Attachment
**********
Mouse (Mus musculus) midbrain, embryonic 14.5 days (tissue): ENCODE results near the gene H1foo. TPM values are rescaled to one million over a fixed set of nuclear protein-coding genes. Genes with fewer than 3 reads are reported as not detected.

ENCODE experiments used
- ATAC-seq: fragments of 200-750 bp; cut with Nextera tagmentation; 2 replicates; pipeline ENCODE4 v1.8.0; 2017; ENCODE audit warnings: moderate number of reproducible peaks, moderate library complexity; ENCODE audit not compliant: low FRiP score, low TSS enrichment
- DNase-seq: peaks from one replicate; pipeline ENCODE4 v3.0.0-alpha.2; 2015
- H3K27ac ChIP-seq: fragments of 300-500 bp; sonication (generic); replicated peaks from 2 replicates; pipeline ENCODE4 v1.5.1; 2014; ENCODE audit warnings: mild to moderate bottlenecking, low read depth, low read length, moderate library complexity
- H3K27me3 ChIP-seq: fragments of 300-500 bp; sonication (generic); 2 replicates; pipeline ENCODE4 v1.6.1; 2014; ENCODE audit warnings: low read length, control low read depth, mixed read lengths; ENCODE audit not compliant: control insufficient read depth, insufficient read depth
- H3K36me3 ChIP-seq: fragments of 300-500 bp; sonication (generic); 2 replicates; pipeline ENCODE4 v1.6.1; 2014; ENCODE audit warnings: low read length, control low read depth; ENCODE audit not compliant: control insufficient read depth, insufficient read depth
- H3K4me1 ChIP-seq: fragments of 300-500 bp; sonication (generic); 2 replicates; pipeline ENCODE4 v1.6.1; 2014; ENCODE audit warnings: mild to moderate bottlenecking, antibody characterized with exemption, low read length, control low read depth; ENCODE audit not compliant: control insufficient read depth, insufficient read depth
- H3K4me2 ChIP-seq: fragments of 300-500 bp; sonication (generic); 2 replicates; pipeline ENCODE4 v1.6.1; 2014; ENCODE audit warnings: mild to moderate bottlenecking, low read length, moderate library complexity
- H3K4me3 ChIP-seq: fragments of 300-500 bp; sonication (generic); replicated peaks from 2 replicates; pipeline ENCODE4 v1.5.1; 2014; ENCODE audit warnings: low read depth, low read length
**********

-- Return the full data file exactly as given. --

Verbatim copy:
Mouse (Mus musculus) midbrain, embryonic 14.5 days (tissue): ENCODE results near the gene H1foo. TPM values are rescaled to one million over a fixed set of nuclear protein-coding genes. Genes with fewer than 3 reads are reported as not detected.

ENCODE experiments used
- ATAC-seq: fragments of 200-750 bp; cut with Nextera tagmentation; 2 replicates; pipeline ENCODE4 v1.8.0; 2017; ENCODE audit warnings: moderate number of reproducible peaks, moderate library complexity; ENCODE audit not compliant: low FRiP score, low TSS enrichment
- DNase-seq: peaks from one replicate; pipeline ENCODE4 v3.0.0-alpha.2; 2015
- H3K27ac ChIP-seq: fragments of 300-500 bp; sonication (generic); replicated peaks from 2 replicates; pipeline ENCODE4 v1.5.1; 2014; ENCODE audit warnings: mild to moderate bottlenecking, low read depth, low read length, moderate library complexity
- H3K27me3 ChIP-seq: fragments of 300-500 bp; sonication (generic); 2 replicates; pipeline ENCODE4 v1.6.1; 2014; ENCODE audit warnings: low read length, control low read depth, mixed read lengths; ENCODE audit not compliant: control insufficient read depth, insufficient read depth
- H3K36me3 ChIP-seq: fragments of 300-500 bp; sonication (generic); 2 replicates; pipeline ENCODE4 v1.6.1; 2014; ENCODE audit warnings: low read length, control low read depth; ENCODE audit not compliant: control insufficient read depth, insufficient read depth
- H3K4me1 ChIP-seq: fragments of 300-500 bp; sonication (generic); 2 replicates; pipeline ENCODE4 v1.6.1; 2014; ENCODE audit warnings: mild to moderate bottlenecking, antibody characterized with exemption, low read length, control low read depth; ENCODE audit not compliant: control insufficient read depth, insufficient read depth
- H3K4me2 ChIP-seq: fragments of 300-500 bp; sonication (generic); 2 replicates; pipeline ENCODE4 v1.6.1; 2014; ENCODE audit warnings: mild to moderate bottlenecking, low read length, moderate library complexity
- H3K4me3 ChIP-seq: fragments of 300-500 bp; sonication (generic); replicated peaks from 2 replicates; pipeline ENCODE4 v1.5.1; 2014; ENCODE audit warnings: low read depth, low read length